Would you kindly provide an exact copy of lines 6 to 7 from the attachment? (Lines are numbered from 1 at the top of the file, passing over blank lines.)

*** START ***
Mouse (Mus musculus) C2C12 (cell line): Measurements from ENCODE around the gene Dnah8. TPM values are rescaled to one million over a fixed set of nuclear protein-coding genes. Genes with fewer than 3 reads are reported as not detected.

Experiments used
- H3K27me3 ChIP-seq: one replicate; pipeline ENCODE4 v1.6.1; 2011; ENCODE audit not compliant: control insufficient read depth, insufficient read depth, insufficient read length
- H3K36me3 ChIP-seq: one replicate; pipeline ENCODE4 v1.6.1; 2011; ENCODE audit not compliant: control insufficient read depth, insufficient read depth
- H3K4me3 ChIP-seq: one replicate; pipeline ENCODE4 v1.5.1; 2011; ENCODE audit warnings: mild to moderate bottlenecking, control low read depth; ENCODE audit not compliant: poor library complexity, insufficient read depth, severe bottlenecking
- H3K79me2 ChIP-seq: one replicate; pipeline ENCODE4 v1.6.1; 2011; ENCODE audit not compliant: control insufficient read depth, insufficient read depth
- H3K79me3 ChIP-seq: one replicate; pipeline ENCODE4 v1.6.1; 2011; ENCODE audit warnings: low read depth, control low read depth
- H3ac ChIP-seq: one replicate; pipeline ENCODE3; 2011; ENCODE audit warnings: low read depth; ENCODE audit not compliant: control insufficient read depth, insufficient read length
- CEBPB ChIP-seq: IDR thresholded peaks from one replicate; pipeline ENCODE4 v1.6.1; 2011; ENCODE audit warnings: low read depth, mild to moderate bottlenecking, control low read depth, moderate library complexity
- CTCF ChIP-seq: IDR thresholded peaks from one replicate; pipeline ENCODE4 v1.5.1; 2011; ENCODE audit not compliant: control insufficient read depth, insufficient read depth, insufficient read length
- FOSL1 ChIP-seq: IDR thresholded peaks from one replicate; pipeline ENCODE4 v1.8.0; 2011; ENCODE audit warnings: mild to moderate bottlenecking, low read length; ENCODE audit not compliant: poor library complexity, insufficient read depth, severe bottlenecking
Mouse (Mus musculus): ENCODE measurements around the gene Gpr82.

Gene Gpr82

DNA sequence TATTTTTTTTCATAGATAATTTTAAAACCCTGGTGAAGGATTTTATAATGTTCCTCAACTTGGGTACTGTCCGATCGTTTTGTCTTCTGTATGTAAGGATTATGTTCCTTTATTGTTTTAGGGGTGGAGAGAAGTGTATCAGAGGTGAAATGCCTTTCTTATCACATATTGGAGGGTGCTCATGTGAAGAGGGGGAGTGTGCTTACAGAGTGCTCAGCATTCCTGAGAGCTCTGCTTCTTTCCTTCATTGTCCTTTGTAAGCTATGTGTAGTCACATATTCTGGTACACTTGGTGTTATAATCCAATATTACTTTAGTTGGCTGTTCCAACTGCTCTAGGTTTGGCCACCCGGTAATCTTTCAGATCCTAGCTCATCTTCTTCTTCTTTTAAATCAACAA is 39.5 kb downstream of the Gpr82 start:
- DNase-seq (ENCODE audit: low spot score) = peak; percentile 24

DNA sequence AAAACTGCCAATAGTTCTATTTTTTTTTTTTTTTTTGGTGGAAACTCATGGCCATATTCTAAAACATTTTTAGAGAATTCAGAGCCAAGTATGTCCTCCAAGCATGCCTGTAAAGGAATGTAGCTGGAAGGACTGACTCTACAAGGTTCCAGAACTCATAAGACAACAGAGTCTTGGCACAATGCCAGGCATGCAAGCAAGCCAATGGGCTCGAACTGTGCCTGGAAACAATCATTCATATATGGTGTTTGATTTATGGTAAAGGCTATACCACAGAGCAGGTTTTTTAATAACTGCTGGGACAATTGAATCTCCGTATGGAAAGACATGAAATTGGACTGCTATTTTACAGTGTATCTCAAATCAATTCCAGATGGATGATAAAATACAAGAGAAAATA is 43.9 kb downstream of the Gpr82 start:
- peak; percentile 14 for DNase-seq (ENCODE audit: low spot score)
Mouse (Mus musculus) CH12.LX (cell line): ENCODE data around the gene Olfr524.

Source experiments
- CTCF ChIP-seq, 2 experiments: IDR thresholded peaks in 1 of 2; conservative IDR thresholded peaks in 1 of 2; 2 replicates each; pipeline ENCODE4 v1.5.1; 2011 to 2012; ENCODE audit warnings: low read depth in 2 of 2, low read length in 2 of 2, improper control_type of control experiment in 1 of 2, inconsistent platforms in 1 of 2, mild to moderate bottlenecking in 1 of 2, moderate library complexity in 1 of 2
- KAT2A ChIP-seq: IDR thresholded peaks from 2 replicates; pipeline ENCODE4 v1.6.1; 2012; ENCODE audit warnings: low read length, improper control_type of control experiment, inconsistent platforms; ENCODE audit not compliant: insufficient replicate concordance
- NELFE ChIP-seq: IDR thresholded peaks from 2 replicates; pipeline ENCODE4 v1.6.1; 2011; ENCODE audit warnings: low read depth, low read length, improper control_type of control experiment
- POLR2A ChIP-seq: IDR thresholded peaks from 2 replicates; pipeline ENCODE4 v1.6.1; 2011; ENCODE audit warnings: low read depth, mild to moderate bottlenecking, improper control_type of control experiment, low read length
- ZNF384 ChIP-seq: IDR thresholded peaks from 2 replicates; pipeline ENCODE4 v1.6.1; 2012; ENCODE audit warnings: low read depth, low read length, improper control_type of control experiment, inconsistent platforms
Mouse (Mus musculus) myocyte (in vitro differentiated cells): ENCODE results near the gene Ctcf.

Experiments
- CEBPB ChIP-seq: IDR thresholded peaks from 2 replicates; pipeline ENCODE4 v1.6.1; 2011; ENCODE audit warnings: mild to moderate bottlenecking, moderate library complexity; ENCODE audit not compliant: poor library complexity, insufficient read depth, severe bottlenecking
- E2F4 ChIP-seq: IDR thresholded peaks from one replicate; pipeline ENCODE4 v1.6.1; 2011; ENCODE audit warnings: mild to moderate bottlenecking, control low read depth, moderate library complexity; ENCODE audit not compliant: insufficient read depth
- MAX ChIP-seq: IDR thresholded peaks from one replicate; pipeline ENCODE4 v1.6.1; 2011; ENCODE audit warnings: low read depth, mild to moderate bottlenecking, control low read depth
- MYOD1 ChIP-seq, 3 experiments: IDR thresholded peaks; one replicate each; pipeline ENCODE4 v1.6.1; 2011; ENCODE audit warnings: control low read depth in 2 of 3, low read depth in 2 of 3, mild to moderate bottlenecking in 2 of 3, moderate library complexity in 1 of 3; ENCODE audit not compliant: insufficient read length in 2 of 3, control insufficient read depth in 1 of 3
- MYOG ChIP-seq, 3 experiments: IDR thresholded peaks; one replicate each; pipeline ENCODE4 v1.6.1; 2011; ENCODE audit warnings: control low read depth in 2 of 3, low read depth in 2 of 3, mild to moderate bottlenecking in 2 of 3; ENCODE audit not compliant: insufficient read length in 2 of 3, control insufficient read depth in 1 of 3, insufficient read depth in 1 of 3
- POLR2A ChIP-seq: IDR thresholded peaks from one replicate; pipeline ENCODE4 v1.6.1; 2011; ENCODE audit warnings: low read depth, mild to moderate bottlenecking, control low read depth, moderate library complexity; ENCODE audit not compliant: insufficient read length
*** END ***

- H3K79me2 ChIP-seq: one replicate; pipeline ENCODE4 v1.6.1; 2011; ENCODE audit not compliant: control insufficient read depth, insufficient read depth
- H3K79me3 ChIP-seq: one replicate; pipeline ENCODE4 v1.6.1; 2011; ENCODE audit warnings: low read depth, control low read depth